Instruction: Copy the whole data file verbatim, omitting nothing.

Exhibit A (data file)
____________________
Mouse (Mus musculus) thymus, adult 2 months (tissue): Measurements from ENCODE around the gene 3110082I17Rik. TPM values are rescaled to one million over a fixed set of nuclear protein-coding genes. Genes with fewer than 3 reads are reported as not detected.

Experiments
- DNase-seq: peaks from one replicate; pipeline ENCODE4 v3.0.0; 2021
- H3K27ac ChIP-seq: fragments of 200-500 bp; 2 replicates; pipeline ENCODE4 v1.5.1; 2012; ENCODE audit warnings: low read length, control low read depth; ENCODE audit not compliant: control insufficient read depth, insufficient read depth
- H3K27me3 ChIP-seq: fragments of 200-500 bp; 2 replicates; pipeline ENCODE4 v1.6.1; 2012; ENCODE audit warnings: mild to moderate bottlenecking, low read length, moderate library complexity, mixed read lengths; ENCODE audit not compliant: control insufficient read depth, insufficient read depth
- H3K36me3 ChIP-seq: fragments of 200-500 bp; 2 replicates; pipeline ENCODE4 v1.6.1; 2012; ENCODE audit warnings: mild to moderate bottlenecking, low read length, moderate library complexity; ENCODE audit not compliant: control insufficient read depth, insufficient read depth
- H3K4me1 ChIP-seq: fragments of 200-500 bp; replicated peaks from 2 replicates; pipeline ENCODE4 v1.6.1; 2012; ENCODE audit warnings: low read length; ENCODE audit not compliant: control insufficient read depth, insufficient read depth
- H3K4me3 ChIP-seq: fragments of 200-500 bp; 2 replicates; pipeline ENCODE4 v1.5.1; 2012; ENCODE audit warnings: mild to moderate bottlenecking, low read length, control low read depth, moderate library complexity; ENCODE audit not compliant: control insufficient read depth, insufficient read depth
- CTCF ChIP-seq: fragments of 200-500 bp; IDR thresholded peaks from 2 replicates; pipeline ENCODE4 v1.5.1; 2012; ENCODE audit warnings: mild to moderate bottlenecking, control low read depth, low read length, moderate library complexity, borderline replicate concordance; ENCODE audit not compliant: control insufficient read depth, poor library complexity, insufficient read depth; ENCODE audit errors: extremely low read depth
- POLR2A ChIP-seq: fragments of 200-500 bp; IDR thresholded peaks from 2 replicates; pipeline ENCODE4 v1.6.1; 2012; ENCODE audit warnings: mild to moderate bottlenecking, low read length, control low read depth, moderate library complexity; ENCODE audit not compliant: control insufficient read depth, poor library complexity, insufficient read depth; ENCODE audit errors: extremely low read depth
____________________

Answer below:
Mouse (Mus musculus) thymus, adult 2 months (tissue): Measurements from ENCODE around the gene 3110082I17Rik. TPM values are rescaled to one million over a fixed set of nuclear protein-coding genes. Genes with fewer than 3 reads are reported as not detected.

Experiments
- DNase-seq: peaks from one replicate; pipeline ENCODE4 v3.0.0; 2021
- H3K27ac ChIP-seq: fragments of 200-500 bp; 2 replicates; pipeline ENCODE4 v1.5.1; 2012; ENCODE audit warnings: low read length, control low read depth; ENCODE audit not compliant: control insufficient read depth, insufficient read depth
- H3K27me3 ChIP-seq: fragments of 200-500 bp; 2 replicates; pipeline ENCODE4 v1.6.1; 2012; ENCODE audit warnings: mild to moderate bottlenecking, low read length, moderate library complexity, mixed read lengths; ENCODE audit not compliant: control insufficient read depth, insufficient read depth
- H3K36me3 ChIP-seq: fragments of 200-500 bp; 2 replicates; pipeline ENCODE4 v1.6.1; 2012; ENCODE audit warnings: mild to moderate bottlenecking, low read length, moderate library complexity; ENCODE audit not compliant: control insufficient read depth, insufficient read depth
- H3K4me1 ChIP-seq: fragments of 200-500 bp; replicated peaks from 2 replicates; pipeline ENCODE4 v1.6.1; 2012; ENCODE audit warnings: low read length; ENCODE audit not compliant: control insufficient read depth, insufficient read depth
- H3K4me3 ChIP-seq: fragments of 200-500 bp; 2 replicates; pipeline ENCODE4 v1.5.1; 2012; ENCODE audit warnings: mild to moderate bottlenecking, low read length, control low read depth, moderate library complexity; ENCODE audit not compliant: control insufficient read depth, insufficient read depth
- CTCF ChIP-seq: fragments of 200-500 bp; IDR thresholded peaks from 2 replicates; pipeline ENCODE4 v1.5.1; 2012; ENCODE audit warnings: mild to moderate bottlenecking, control low read depth, low read length, moderate library complexity, borderline replicate concordance; ENCODE audit not compliant: control insufficient read depth, poor library complexity, insufficient read depth; ENCODE audit errors: extremely low read depth
- POLR2A ChIP-seq: fragments of 200-500 bp; IDR thresholded peaks from 2 replicates; pipeline ENCODE4 v1.6.1; 2012; ENCODE audit warnings: mild to moderate bottlenecking, low read length, control low read depth, moderate library complexity; ENCODE audit not compliant: control insufficient read depth, poor library complexity, insufficient read depth; ENCODE audit errors: extremely low read depth